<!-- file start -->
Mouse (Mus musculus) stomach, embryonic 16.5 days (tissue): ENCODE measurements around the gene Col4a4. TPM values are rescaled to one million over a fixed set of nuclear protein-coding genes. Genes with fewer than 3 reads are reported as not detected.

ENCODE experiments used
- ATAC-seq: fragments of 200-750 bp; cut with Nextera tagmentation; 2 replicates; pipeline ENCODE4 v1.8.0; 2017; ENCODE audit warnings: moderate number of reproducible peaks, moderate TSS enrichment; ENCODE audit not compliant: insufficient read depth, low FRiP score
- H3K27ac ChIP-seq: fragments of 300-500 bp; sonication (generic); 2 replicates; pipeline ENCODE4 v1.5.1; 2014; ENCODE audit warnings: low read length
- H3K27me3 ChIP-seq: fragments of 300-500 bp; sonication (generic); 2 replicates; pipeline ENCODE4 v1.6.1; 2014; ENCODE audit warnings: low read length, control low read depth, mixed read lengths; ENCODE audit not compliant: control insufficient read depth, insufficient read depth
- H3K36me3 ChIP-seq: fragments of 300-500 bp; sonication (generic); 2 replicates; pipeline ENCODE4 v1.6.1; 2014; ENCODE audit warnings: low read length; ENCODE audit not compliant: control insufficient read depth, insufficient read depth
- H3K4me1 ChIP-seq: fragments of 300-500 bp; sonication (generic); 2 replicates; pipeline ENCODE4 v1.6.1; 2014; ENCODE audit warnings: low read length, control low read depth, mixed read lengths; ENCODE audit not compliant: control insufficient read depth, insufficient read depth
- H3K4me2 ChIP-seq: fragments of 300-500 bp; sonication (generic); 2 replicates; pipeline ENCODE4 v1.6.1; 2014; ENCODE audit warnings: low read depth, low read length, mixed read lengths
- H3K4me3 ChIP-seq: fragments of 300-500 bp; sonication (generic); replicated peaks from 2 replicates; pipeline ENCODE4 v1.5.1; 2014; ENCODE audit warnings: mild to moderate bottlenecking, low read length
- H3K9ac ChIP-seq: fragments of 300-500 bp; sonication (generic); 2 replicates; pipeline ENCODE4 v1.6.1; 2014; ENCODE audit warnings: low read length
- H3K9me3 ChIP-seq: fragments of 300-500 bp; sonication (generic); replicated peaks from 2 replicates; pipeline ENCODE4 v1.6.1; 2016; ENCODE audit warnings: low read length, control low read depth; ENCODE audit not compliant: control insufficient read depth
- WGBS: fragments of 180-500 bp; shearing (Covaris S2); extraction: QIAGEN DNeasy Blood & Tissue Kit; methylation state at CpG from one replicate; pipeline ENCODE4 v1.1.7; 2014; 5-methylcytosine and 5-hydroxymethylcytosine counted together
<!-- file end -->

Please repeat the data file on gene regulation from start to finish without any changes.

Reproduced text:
Mouse (Mus musculus) stomach, embryonic 16.5 days (tissue): ENCODE measurements around the gene Col4a4. TPM values are rescaled to one million over a fixed set of nuclear protein-coding genes. Genes with fewer than 3 reads are reported as not detected.

ENCODE experiments used
- ATAC-seq: fragments of 200-750 bp; cut with Nextera tagmentation; 2 replicates; pipeline ENCODE4 v1.8.0; 2017; ENCODE audit warnings: moderate number of reproducible peaks, moderate TSS enrichment; ENCODE audit not compliant: insufficient read depth, low FRiP score
- H3K27ac ChIP-seq: fragments of 300-500 bp; sonication (generic); 2 replicates; pipeline ENCODE4 v1.5.1; 2014; ENCODE audit warnings: low read length
- H3K27me3 ChIP-seq: fragments of 300-500 bp; sonication (generic); 2 replicates; pipeline ENCODE4 v1.6.1; 2014; ENCODE audit warnings: low read length, control low read depth, mixed read lengths; ENCODE audit not compliant: control insufficient read depth, insufficient read depth
- H3K36me3 ChIP-seq: fragments of 300-500 bp; sonication (generic); 2 replicates; pipeline ENCODE4 v1.6.1; 2014; ENCODE audit warnings: low read length; ENCODE audit not compliant: control insufficient read depth, insufficient read depth
- H3K4me1 ChIP-seq: fragments of 300-500 bp; sonication (generic); 2 replicates; pipeline ENCODE4 v1.6.1; 2014; ENCODE audit warnings: low read length, control low read depth, mixed read lengths; ENCODE audit not compliant: control insufficient read depth, insufficient read depth
- H3K4me2 ChIP-seq: fragments of 300-500 bp; sonication (generic); 2 replicates; pipeline ENCODE4 v1.6.1; 2014; ENCODE audit warnings: low read depth, low read length, mixed read lengths
- H3K4me3 ChIP-seq: fragments of 300-500 bp; sonication (generic); replicated peaks from 2 replicates; pipeline ENCODE4 v1.5.1; 2014; ENCODE audit warnings: mild to moderate bottlenecking, low read length
- H3K9ac ChIP-seq: fragments of 300-500 bp; sonication (generic); 2 replicates; pipeline ENCODE4 v1.6.1; 2014; ENCODE audit warnings: low read length
- H3K9me3 ChIP-seq: fragments of 300-500 bp; sonication (generic); replicated peaks from 2 replicates; pipeline ENCODE4 v1.6.1; 2016; ENCODE audit warnings: low read length, control low read depth; ENCODE audit not compliant: control insufficient read depth
- WGBS: fragments of 180-500 bp; shearing (Covaris S2); extraction: QIAGEN DNeasy Blood & Tissue Kit; methylation state at CpG from one replicate; pipeline ENCODE4 v1.1.7; 2014; 5-methylcytosine and 5-hydroxymethylcytosine counted together